Posts Tagged 'Blogging'

Tubblog has a new home – update your links!

Tubblog LogoIt was this time last year that I finally moved this blog from Windows Live Spaces to the much more modern and flexible platform.

In the twelve months since that time, the number of readers who visit the blog every day has almost doubled and I’ve found myself chaffing under some of the restrictions (quite understandably) places on their free hosting accounts.

With that in mind, this blog has now moved across to a self-hosted WordPress site thanks to the good people at Heart Internet. Such a move should give me a lot more flexibility in terms of what I can do with the site.

  • If you’re a regular reader, then you shouldn’t notice any immediate changes. All the articles and comments have been transferred across to the new platform and any links to old articles will automatically forward to the new URL. Sadly, I couldn’t migrate all those Facebook “Likes” – but we’ll just live with that…
  • If you feature my blog on your blog roll – updating the link from to would be appreciated.
  • Screenshot of Feedburner E-Mail Subscription FormIf you’re an e-mail or RSS subscriber to the old site, I’m afraid you’ll need to re-subscribe – click on the RSS link at the bottom of the page, or the FeedBurner link within the right hand column.

I’ll be e-mailing all subscribers to advise them of the changes also.

One of those areas of flexibility is around the fact that the number of blog readers I’ve been getting from France, Germany and other non-English speaking European countries has risen exponentially. Many of you have reached out to me directly, but if you’re a reader in one of these countries, would you be interested in reading this blog in your native tongue? Translating the articles here is an option – but it depends on the demand, so let me know if this would be useful to you.

Finally – a huge thanks to the awesome Tim Carr at N7 Studios who facilitated the move to the new platform – the change happened absolutely seamlessly, and Tim was a consummate Professional throughout the project. A true WordPress expert.


Richard Tubb is an IT Business Consultant who works with ambitious IT companies who want to grow their businesses in a scalable and sustainable way. He is also a Microsoft UK Small Business Specialist Partner Area Lead (PAL) and the elected chair of the CompTIA UK Channel Community. You can e-mail him at or connect with him via Twitter and LinkedIn.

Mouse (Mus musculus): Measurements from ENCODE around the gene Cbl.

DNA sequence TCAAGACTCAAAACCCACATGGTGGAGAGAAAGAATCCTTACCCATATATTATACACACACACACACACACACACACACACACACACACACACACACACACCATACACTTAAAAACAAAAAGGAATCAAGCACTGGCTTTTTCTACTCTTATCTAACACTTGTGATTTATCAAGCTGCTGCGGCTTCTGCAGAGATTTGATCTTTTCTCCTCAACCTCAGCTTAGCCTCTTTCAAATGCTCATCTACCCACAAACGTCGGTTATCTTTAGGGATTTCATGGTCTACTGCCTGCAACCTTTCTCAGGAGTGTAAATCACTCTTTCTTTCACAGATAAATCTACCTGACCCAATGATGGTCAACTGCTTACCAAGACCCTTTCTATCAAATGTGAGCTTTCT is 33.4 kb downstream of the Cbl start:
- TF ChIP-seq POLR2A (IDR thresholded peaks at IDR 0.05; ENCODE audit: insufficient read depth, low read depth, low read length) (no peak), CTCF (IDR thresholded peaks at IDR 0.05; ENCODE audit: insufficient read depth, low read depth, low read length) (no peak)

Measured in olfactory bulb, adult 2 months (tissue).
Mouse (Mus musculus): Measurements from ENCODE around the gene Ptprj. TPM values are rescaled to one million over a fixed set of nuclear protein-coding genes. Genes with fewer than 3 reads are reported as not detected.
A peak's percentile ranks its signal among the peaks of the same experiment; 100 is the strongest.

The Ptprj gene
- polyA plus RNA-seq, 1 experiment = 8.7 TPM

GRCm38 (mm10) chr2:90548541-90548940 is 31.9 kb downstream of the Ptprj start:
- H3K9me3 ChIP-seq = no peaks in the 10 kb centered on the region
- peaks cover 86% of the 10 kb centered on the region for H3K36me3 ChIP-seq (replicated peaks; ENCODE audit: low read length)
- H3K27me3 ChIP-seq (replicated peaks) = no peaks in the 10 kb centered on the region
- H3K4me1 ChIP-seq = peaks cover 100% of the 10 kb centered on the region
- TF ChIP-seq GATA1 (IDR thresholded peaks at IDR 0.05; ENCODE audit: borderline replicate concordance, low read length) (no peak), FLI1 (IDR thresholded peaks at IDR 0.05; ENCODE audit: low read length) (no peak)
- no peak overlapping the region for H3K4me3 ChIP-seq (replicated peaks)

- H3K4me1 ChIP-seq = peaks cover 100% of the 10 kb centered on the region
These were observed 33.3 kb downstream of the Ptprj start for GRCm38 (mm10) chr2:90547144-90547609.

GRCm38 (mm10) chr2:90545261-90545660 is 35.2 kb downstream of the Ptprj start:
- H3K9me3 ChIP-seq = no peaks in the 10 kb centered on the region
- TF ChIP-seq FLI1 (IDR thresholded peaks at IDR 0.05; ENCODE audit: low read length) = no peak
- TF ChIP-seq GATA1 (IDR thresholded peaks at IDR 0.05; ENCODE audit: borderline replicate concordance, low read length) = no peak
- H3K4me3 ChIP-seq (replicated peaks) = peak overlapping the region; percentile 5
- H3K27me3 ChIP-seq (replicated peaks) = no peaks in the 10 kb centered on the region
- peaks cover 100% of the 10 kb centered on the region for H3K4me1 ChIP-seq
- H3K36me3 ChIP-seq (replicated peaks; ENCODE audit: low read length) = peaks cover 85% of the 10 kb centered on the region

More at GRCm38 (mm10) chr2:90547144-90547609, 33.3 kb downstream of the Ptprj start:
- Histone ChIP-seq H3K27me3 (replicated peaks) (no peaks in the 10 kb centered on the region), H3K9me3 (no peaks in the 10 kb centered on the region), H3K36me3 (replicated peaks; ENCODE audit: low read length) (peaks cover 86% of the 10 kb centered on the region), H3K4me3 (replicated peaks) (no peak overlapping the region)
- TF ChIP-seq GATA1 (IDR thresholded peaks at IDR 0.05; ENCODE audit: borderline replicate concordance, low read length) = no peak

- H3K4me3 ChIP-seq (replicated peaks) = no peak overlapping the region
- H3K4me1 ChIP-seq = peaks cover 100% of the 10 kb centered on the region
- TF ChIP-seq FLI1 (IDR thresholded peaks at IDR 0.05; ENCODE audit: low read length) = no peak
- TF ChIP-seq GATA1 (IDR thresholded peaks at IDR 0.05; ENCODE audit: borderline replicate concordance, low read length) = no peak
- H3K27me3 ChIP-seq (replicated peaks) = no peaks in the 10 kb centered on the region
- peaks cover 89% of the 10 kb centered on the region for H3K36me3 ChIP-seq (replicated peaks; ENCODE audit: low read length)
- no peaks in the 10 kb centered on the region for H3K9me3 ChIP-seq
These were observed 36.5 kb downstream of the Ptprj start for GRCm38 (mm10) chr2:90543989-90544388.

The Tools I Use… Productivity Tips

In the webinar I recently presented in for MSP Business Management  entitled “Effectively using Social Networking to build your IT Support business” (now available to view on demand) – one of the most frequent questions that came up was “Which tool do you use for Social Networking?”

Those questions that I didn’t have time to answer on the webinar, I promised to follow up with a blog post.

Toolbox full of toolsAdd that in to the fact my friend Jeremy Epstein over at NeverStopMarketing recently encouraged me to write a blog post about the Tools I use (you can read about the tools Jeremy uses here) – and I felt compelled to write this blog combining the two ideas!

There may be a lot of overlap in the list below, but it’s more of a brain-dump than a fully blown article – still, I hope you find some useful tips! It’s a big old blog post, so I’ve divided it into sections so you can pick and choose what you read.

I’d be interested in hearing about the tools you use – feel free to post comments below, links to your own blog post, or reach out to me via Twitter.


Reading Blogs

I *used* to use Google Reader to manage my blog subscriptions through RSS feeds, but the truth is that nowadays I only tend to read articles that come to my attention through two channels.

imageFirstly – My iGoogle Homepage – this is my Web Browser “Start” page and has three columns, with my GMail, Daily Quote, a Currency Converter and Google Latitude displayed – in addition to a load of my favourite blogs. I also have three other tabs entitled “Self-Development”, “Technical” and “Entertainment” that I frequently browse through to read some of my other favourite blogs in those specific areas. These favoured blogs are always somewhat in flux – if a blog hasn’t been updated for a while, it’ll drop off my screen and another will take it’s place.

Secondly – Twitter. I tend to graze many of my favourite blogs by knowing that the author will let me know when an update is available to read. If you’ve got a blog and you’re not automatically updating your Twitter feed to let people know about new articles, you’re missing a trick.

When I’m on the move I don’t tend to read blogs unless I’ve found them through Twitter.

You can already see that Twitter is central to a lot of things I do!



Talking of Twitter, I use TweetDeck as my main Twitter feed on my PC with many Twitter groups to enable me to read what is relevant to me – you can read more about my “strategy” for managing Twitter here.

I also read Twitter a lot from my iPod Touch, using Twitterific, and from my HTC HD2 using MoTweet. Both have really nice interfaces that I’m comfortable with.